VAT: new rules for zero- rate relief on adapted motor vehicles for disabled wheelchair users

New rules for VAT relief on substantially and permanently adapted motor vehicles for disabled wheelchair users, which are intended to end the abuse of the current scheme, come into force on 1 April 2017.

The rules will specify a limit on the number of vehicles within a specified period of time that an individual can purchase, and require an electronic or written submission of the eligibility declaration form published on Gov.uk. Motor dealers selling adapted motor vehicles under this relief will also be required to provide sales information to HMRC within a specified time frame. Individuals who are in breach of these requirements may be denied zero rate relief or may be subject to a section 62 Value Added Tax Act (VATA) 1994 penalty if the declaration they make is incorrect.

The new rules include provisions allowing exceptions to the limit on the number of cars purchased, for example in cases where the medical needs of the wheelchair user change.

Further information can be found on Gov.uk here.

 

Spring Budget 2017 – VAT Changes

VAT registration and deregistration thresholds

The VAT registration and deregistration thresholds will increase in line with inflation as follows:

  • the turnover threshold which determines whether a person must be registered for VAT, will be increased from £83,000 to £85,000
  • the turnover threshold which determines whether a person may apply for deregistration will be increased from £81,000 to £83,000
  • the registration and deregistration threshold for relevant acquisitions from other EU member states will also be increased from £83,000 to £85,000

These changes will be effective from 1 April 2017.

VAT ‘split payments’ model to tackle evasion

As announced at Budget 2016, in addition to the measures it has already introduced to tackle the problem of overseas businesses selling goods to UK consumers via online marketplaces without paying VAT, the government is considering alternative methods of collecting VAT. The government will publish a call for evidence on 20 March 2017 on the case for a new VAT collection mechanism for online sales. This would harness technology to allow VAT to be extracted directly from transactions at the point of purchase and sent to HMRC. This type of model is often referred to as ‘split payment’.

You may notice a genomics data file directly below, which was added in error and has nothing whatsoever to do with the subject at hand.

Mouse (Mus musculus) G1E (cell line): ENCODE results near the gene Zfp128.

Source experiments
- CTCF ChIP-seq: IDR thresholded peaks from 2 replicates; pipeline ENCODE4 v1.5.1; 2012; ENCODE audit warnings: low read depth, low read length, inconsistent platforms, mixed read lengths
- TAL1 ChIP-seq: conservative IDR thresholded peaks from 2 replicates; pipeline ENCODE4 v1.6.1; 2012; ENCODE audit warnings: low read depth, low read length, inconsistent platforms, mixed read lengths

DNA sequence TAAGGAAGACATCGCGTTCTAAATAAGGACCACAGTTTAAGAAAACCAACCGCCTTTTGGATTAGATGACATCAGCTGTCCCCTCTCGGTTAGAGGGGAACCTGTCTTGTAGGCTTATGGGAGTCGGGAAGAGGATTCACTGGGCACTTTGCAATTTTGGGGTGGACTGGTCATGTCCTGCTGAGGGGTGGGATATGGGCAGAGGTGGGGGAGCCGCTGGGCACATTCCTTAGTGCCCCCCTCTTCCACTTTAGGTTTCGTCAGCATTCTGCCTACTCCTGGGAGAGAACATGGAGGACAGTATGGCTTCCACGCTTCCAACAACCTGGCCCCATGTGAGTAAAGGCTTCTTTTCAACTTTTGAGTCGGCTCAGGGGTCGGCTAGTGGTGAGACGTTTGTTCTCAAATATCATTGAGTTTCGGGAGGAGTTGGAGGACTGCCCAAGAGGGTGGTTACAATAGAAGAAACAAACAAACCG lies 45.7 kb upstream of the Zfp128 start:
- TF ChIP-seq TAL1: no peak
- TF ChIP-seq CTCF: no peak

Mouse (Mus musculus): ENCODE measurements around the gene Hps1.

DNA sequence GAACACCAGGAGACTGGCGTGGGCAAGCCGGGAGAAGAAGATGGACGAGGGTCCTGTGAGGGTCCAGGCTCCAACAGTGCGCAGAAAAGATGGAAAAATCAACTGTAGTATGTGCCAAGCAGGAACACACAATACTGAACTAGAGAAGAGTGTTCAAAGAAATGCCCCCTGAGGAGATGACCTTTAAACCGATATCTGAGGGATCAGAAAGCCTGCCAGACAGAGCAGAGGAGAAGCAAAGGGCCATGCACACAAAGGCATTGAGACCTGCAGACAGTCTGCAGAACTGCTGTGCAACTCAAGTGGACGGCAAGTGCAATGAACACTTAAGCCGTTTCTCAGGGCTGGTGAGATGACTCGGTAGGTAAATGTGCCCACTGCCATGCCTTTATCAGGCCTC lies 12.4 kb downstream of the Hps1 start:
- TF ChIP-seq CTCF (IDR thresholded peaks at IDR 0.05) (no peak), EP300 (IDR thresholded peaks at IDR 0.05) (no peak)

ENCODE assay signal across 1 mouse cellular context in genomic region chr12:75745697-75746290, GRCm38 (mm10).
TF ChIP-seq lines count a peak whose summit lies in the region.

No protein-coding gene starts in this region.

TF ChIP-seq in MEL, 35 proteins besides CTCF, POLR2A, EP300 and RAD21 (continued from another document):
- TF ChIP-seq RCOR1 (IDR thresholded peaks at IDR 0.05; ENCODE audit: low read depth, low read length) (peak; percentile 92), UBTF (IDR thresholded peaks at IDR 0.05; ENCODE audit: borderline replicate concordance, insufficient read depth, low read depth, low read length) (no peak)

Use and enjoyment provisions for business to consumer mobile phone services

The government will remove the VAT ‘use and enjoyment’ provision for mobile phone services provided to consumers. This will create an extra VAT cost in relation to mobile telephone use – including data – where the device is being used outside of the EU. Under current VAT rules such charges to individuals do not incur UK VAT but in future holiday makers and business travellers will pay 20% VAT.  The measure will bring those services used outside the EU within the scope of UK VAT. It will also ensure mobile phone companies can’t use the inconsistency to avoid UK VAT. This will come into force from April 2017. Secondary legislation to effect the change will be published before summer recess.

VAT fraud: the provision of labour in the construction sector

The government will launch a consultation on 20 March 2017 on a range of policy options to combat supply chain fraud in supplies of labour within the construction industry. Options include a VAT reverse charge mechanism so that the recipient accounts for VAT. It will also consider other changes including to the qualifying criteria for gross payment status within the Construction Industry Scheme. The government is consulting to ensure any option taken forward is targeted effectively, is simple to operate and minimises impacts on businesses, whilst tackling the fraud as effectively as possible.

A consultation document will be published on 20 March 2017.

VAT Disclosure of Schemes Regime (‘VADR’): consulting on reform

As announced at Autumn Statement 2016, and following consultation, the government will legislate in the Finance Bill 2017 to strengthen the regime for disclosure of indirect tax avoidance. Provision will be made to make scheme promoters primarily responsible for disclosing schemes to HMRC and the scope of the regime will be extended to include all indirect taxes. Details of the tests to apply to arrangements to determine whether they should be disclosed to HMRC will be contained in regulations.